"Oxidation of 316 SS"


"I would like to better understand the effects of temperature and reduced pressure on oxidation of 316 SS (an other grades of stainless). The process in question involves heating and pulling /forming pyrex glass tubes over a 316SS mandrel. Heating is accomplished by an external resistive heating coil surrounding the outside of the glass. The process is performed at 1500 degrees F at 1x10^-2 Torr. Please detail the extent of oxidation of 316SS at reduced pressure and temperature. The glass is actually in contact with the metal. Will the stainless steel produce an oxide film on the glass? How much will oxidation be reduced by further reducing oxygen concentration (lowering pressure to 10^-4 torr)? What about 10^-6? Should we consider using a different grade given these conditions? What do you recommend. The manufacturer reported a brownnish, film forming on glass which, upon cooling, would harden and flake off. I am faily sure the reported film is carbon soot from a hydrocarbon based lubricant they are using to lubricate the mandrel. The glass requires a cleaning step after the process which they would like to eliminate. They wish to due away with the lubricant and we all would like to better understand how oxidation of stainless steel may be controlled by temperature and reduced pressure (reduced oxygen concentration)."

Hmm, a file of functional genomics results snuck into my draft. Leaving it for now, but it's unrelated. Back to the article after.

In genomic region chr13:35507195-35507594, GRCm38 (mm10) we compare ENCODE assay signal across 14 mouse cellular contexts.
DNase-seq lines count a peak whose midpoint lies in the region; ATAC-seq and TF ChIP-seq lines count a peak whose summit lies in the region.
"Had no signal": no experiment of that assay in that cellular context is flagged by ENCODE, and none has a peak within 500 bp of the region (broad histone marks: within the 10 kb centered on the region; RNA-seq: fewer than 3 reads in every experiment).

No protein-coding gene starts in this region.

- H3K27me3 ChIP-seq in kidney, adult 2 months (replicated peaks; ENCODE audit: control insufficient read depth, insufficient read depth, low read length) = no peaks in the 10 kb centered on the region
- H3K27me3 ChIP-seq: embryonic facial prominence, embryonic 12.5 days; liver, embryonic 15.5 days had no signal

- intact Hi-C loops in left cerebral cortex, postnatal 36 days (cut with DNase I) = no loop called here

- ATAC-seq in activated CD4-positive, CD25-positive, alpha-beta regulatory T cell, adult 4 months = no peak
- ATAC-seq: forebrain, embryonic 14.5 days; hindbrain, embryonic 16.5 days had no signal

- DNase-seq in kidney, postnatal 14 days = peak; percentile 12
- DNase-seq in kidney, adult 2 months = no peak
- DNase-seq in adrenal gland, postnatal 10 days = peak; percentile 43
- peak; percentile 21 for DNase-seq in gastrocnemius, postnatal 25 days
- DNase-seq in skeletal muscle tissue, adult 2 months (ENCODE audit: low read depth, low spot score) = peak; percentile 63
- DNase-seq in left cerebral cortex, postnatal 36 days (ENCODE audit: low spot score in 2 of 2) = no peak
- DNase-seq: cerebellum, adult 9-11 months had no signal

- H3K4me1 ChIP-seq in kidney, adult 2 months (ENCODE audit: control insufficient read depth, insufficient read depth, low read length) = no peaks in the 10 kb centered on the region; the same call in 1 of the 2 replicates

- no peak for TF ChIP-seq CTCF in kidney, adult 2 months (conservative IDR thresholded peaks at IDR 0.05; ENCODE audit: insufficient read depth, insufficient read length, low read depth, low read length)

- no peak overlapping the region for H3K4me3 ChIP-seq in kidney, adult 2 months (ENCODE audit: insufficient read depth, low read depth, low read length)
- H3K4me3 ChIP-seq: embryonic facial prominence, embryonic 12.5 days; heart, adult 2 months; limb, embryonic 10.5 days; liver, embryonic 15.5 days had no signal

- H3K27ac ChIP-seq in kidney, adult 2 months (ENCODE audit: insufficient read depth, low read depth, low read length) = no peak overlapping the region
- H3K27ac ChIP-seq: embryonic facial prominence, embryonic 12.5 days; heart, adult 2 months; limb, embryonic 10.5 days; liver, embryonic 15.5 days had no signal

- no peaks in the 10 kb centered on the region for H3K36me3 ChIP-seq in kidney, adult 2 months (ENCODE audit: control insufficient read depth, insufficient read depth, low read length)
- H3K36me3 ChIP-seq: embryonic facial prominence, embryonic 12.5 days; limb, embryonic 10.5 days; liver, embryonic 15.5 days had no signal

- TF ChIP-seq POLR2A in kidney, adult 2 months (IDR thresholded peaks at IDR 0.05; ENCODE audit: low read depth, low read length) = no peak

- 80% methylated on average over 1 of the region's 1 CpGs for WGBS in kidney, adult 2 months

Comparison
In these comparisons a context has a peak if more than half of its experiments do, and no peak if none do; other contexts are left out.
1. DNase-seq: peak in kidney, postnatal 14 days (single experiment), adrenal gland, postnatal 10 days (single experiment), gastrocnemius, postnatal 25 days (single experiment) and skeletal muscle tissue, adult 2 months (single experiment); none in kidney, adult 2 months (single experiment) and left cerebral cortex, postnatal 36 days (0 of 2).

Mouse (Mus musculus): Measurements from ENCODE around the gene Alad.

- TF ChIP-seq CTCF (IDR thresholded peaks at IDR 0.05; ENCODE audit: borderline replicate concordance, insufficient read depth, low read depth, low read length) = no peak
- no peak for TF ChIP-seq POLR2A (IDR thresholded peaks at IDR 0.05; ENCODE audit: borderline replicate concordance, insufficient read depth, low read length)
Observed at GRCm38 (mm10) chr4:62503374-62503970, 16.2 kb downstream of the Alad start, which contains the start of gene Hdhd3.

1500F is about the upper limit for type 136SS exposed based on high-temperature oxidation. As the pressure is reduced (increasing vacuum) the oxidation potential should become less, based on reduced availablity of oxygen. Unfortunately, we cannot help quantify the extent of oxidation at different vacuum levels as all the available oxidation data that we have access to is based on exposure to atmospheric pressure.


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